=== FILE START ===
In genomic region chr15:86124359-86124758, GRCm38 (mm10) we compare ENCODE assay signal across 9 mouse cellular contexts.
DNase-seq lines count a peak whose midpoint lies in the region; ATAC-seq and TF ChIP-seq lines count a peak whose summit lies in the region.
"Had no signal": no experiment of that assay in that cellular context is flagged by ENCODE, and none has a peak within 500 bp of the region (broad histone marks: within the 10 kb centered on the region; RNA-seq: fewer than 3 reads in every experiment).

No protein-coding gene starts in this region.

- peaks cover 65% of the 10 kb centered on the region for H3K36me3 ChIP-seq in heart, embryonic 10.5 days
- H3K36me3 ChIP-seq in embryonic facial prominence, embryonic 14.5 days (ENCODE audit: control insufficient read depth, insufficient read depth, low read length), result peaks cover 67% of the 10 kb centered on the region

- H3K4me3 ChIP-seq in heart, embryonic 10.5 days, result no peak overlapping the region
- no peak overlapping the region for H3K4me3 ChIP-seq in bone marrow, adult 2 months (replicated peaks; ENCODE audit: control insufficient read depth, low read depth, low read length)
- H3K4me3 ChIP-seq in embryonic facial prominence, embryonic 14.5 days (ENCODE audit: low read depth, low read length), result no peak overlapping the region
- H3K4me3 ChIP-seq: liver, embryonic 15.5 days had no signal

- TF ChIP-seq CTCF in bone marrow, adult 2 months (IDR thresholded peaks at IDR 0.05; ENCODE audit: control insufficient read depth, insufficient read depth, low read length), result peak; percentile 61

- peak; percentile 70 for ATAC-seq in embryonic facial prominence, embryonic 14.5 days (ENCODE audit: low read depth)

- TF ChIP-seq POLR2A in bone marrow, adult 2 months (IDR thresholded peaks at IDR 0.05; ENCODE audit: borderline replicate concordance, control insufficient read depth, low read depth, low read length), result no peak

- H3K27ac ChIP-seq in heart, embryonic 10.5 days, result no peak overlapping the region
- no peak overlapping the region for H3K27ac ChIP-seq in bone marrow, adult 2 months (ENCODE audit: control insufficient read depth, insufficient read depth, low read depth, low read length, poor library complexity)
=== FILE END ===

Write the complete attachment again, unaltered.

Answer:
In genomic region chr15:86124359-86124758, GRCm38 (mm10) we compare ENCODE assay signal across 9 mouse cellular contexts.
DNase-seq lines count a peak whose midpoint lies in the region; ATAC-seq and TF ChIP-seq lines count a peak whose summit lies in the region.
"Had no signal": no experiment of that assay in that cellular context is flagged by ENCODE, and none has a peak within 500 bp of the region (broad histone marks: within the 10 kb centered on the region; RNA-seq: fewer than 3 reads in every experiment).

No protein-coding gene starts in this region.

- peaks cover 65% of the 10 kb centered on the region for H3K36me3 ChIP-seq in heart, embryonic 10.5 days
- H3K36me3 ChIP-seq in embryonic facial prominence, embryonic 14.5 days (ENCODE audit: control insufficient read depth, insufficient read depth, low read length), result peaks cover 67% of the 10 kb centered on the region

- H3K4me3 ChIP-seq in heart, embryonic 10.5 days, result no peak overlapping the region
- no peak overlapping the region for H3K4me3 ChIP-seq in bone marrow, adult 2 months (replicated peaks; ENCODE audit: control insufficient read depth, low read depth, low read length)
- H3K4me3 ChIP-seq in embryonic facial prominence, embryonic 14.5 days (ENCODE audit: low read depth, low read length), result no peak overlapping the region
- H3K4me3 ChIP-seq: liver, embryonic 15.5 days had no signal

- TF ChIP-seq CTCF in bone marrow, adult 2 months (IDR thresholded peaks at IDR 0.05; ENCODE audit: control insufficient read depth, insufficient read depth, low read length), result peak; percentile 61

- peak; percentile 70 for ATAC-seq in embryonic facial prominence, embryonic 14.5 days (ENCODE audit: low read depth)

- TF ChIP-seq POLR2A in bone marrow, adult 2 months (IDR thresholded peaks at IDR 0.05; ENCODE audit: borderline replicate concordance, control insufficient read depth, low read depth, low read length), result no peak

- H3K27ac ChIP-seq in heart, embryonic 10.5 days, result no peak overlapping the region
- no peak overlapping the region for H3K27ac ChIP-seq in bone marrow, adult 2 months (ENCODE audit: control insufficient read depth, insufficient read depth, low read depth, low read length, poor library complexity)